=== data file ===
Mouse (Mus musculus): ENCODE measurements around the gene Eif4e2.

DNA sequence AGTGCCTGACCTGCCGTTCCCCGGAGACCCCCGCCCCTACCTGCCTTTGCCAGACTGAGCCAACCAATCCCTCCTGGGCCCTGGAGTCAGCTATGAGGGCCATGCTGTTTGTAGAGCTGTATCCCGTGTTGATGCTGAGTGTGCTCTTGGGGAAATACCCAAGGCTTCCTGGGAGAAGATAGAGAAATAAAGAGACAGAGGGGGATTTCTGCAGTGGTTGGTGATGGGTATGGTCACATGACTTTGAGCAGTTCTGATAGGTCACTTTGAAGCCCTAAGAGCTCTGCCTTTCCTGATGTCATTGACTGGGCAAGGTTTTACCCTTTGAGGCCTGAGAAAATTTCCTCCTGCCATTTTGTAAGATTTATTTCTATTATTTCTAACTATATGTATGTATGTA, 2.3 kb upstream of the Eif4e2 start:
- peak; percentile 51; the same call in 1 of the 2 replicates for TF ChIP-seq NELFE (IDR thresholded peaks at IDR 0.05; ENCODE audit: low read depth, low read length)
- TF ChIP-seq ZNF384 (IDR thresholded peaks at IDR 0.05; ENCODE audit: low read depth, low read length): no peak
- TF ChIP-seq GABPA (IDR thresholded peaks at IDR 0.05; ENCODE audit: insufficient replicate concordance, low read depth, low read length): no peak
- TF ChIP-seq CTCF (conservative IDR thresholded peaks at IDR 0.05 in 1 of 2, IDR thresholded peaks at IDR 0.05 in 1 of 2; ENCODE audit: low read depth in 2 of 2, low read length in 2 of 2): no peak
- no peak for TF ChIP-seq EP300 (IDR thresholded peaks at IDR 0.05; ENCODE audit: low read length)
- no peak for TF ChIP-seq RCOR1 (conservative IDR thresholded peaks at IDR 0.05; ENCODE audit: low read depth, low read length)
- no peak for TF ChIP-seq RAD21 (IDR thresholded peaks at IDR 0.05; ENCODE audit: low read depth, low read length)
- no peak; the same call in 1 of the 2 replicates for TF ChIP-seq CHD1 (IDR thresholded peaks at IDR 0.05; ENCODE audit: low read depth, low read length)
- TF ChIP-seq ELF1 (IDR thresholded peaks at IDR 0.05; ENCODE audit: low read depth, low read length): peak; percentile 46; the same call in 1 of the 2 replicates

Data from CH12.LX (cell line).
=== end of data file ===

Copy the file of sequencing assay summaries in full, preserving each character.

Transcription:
Mouse (Mus musculus): ENCODE measurements around the gene Eif4e2.

DNA sequence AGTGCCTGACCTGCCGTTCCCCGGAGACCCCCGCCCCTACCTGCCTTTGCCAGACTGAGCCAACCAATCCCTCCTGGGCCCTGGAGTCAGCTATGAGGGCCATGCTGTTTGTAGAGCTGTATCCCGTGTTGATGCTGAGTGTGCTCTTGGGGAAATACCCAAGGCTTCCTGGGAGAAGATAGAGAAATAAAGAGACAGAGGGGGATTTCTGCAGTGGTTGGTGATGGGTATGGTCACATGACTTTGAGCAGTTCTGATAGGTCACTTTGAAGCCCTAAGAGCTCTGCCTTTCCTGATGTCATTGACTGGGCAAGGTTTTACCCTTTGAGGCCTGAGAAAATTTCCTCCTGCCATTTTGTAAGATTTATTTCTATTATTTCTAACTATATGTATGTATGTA, 2.3 kb upstream of the Eif4e2 start:
- peak; percentile 51; the same call in 1 of the 2 replicates for TF ChIP-seq NELFE (IDR thresholded peaks at IDR 0.05; ENCODE audit: low read depth, low read length)
- TF ChIP-seq ZNF384 (IDR thresholded peaks at IDR 0.05; ENCODE audit: low read depth, low read length): no peak
- TF ChIP-seq GABPA (IDR thresholded peaks at IDR 0.05; ENCODE audit: insufficient replicate concordance, low read depth, low read length): no peak
- TF ChIP-seq CTCF (conservative IDR thresholded peaks at IDR 0.05 in 1 of 2, IDR thresholded peaks at IDR 0.05 in 1 of 2; ENCODE audit: low read depth in 2 of 2, low read length in 2 of 2): no peak
- no peak for TF ChIP-seq EP300 (IDR thresholded peaks at IDR 0.05; ENCODE audit: low read length)
- no peak for TF ChIP-seq RCOR1 (conservative IDR thresholded peaks at IDR 0.05; ENCODE audit: low read depth, low read length)
- no peak for TF ChIP-seq RAD21 (IDR thresholded peaks at IDR 0.05; ENCODE audit: low read depth, low read length)
- no peak; the same call in 1 of the 2 replicates for TF ChIP-seq CHD1 (IDR thresholded peaks at IDR 0.05; ENCODE audit: low read depth, low read length)
- TF ChIP-seq ELF1 (IDR thresholded peaks at IDR 0.05; ENCODE audit: low read depth, low read length): peak; percentile 46; the same call in 1 of the 2 replicates

Data from CH12.LX (cell line).